The United States is withdrawing troops from Afghanistan having lost its battle against the country’s narcotics industry, marking one of the starkest failures of the 2009 strategy the Obama administration pursued in an effort to turn around the war.
Despite a U.S. investment of nearly $7 billion since 2002 to combat it, the country’s opium market is booming, propelled by steady demand and an insurgency that has assumed an increasingly hands-on role in the trade, according to law enforcement officials and counternarcotics experts. As the war economy contracts, opium poppies, which are processed into heroin, are poised to play an ever larger role in the country’s economy and politics, undercutting two key U.S. goals: fighting corruption and weakening the link between the insurgency and the drug trade.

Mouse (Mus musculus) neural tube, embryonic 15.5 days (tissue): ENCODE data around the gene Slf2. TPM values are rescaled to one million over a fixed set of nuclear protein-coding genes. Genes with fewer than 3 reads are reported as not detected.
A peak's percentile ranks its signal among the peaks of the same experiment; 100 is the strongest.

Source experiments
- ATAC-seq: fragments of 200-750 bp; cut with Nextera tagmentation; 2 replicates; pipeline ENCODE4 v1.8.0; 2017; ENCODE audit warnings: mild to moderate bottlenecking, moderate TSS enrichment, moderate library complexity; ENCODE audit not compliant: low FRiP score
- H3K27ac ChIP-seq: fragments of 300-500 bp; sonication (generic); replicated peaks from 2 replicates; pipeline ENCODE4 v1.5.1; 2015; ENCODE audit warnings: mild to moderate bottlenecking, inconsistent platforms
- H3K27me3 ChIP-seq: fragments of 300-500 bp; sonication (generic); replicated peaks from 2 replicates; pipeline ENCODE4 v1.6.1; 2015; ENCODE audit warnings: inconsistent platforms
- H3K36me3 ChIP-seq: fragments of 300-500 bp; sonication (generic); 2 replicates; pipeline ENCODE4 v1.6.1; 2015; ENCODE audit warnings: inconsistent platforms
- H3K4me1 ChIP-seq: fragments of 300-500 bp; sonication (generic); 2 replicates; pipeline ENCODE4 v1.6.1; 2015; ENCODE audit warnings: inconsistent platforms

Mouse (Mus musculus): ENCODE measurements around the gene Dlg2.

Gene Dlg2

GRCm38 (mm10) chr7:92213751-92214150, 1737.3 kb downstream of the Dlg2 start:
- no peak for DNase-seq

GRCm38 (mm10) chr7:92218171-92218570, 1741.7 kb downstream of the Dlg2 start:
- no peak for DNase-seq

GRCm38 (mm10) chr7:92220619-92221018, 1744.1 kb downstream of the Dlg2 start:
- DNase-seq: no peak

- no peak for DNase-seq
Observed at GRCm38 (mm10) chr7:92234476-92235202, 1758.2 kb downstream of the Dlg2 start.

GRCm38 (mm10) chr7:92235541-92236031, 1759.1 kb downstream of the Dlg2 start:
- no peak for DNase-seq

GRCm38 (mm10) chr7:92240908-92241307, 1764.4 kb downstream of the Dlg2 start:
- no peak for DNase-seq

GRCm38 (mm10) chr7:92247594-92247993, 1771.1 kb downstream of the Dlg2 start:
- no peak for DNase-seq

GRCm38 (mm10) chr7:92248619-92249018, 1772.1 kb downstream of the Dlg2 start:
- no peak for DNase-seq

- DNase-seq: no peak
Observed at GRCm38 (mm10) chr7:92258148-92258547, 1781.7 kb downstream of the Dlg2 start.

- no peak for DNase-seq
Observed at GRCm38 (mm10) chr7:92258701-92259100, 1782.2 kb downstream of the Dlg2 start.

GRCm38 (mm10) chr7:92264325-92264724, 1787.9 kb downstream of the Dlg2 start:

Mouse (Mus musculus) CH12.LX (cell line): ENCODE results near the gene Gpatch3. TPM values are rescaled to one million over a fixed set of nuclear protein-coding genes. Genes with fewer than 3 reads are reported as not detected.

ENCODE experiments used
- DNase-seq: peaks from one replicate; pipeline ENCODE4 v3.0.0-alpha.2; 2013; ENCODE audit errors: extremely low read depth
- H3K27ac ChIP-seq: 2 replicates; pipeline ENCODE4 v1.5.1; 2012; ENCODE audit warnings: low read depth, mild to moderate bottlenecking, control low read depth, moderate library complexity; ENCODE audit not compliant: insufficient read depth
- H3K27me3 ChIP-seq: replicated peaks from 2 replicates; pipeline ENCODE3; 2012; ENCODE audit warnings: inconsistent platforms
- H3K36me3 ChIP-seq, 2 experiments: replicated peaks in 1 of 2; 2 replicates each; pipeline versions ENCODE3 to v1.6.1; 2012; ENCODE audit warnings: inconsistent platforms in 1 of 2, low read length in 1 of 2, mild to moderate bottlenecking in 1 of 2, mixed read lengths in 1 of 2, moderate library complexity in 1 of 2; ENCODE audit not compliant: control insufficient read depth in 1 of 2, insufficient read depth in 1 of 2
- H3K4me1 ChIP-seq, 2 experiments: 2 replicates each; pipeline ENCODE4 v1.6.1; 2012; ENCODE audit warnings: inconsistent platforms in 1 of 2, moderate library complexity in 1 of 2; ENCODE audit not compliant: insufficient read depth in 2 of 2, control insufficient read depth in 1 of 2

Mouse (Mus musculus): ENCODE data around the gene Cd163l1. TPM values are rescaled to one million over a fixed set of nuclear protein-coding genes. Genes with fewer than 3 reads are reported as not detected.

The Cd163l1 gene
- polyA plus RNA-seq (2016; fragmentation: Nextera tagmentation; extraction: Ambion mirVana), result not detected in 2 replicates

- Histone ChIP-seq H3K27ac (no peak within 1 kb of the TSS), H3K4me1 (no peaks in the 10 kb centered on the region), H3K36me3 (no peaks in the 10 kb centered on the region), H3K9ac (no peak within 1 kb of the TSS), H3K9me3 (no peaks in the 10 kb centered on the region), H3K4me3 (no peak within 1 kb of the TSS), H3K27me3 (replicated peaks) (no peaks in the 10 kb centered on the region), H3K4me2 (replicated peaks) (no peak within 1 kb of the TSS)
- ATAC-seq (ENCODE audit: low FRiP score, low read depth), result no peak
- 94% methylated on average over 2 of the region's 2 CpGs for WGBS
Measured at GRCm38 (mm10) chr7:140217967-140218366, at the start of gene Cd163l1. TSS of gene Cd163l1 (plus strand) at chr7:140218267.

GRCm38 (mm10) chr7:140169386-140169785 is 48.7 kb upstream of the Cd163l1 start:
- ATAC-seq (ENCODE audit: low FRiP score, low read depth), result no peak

The Afghan army opted this spring for the first time in several years not to provide security to eradication teams in key regions, forgoing a dangerous mission that has long embittered rural Afghans who depend on the crop for their livelihoods.
Experts say that, in the end, efforts over the past decade to rein in cultivation were stymied by entrenched insecurity in much of the country, poverty, and the ambivalence — and at times collusion — of the country’s ruling class.
With a presidential election just months away, political will for anti-drug initiatives is weak among members of the Afghan elite, many of whom have become increasingly dependent on the proceeds of drugs as foreign funding dries up, said Jean-Luc Lemahieu, who heads the U.N. Office of Drugs and Crime (UNODC) in Afghanistan.
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